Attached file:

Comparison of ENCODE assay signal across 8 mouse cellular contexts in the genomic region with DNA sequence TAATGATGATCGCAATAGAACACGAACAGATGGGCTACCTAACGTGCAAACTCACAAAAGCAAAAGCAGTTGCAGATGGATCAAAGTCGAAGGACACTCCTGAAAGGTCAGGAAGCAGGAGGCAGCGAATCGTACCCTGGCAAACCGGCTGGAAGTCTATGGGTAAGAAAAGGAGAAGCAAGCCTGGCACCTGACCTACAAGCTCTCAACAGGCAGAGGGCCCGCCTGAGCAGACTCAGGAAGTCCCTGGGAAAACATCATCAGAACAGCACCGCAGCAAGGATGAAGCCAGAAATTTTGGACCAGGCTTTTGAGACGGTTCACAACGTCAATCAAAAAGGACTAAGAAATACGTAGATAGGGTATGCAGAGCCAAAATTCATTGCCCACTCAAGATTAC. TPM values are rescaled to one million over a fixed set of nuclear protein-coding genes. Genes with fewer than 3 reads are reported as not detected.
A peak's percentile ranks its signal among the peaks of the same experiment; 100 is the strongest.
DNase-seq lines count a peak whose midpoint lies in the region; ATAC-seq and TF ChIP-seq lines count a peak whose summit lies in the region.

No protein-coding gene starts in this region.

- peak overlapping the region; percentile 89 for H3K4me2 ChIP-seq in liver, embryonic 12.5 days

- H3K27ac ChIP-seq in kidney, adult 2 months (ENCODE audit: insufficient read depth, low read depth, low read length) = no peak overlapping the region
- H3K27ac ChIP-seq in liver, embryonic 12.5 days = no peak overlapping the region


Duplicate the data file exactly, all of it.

Comparison of ENCODE assay signal across 8 mouse cellular contexts in the genomic region with DNA sequence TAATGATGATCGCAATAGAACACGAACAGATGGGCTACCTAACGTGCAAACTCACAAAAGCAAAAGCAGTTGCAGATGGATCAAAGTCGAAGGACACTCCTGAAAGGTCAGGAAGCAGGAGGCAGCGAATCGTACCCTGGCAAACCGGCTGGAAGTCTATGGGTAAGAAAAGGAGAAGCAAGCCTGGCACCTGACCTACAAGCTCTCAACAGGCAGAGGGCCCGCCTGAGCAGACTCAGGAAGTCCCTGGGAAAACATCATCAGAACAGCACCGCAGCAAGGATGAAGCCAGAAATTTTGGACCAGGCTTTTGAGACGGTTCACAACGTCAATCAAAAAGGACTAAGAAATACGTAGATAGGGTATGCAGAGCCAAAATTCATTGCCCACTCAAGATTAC. TPM values are rescaled to one million over a fixed set of nuclear protein-coding genes. Genes with fewer than 3 reads are reported as not detected.
A peak's percentile ranks its signal among the peaks of the same experiment; 100 is the strongest.
DNase-seq lines count a peak whose midpoint lies in the region; ATAC-seq and TF ChIP-seq lines count a peak whose summit lies in the region.

No protein-coding gene starts in this region.

- peak overlapping the region; percentile 89 for H3K4me2 ChIP-seq in liver, embryonic 12.5 days

- H3K27ac ChIP-seq in kidney, adult 2 months (ENCODE audit: insufficient read depth, low read depth, low read length) = no peak overlapping the region
- H3K27ac ChIP-seq in liver, embryonic 12.5 days = no peak overlapping the region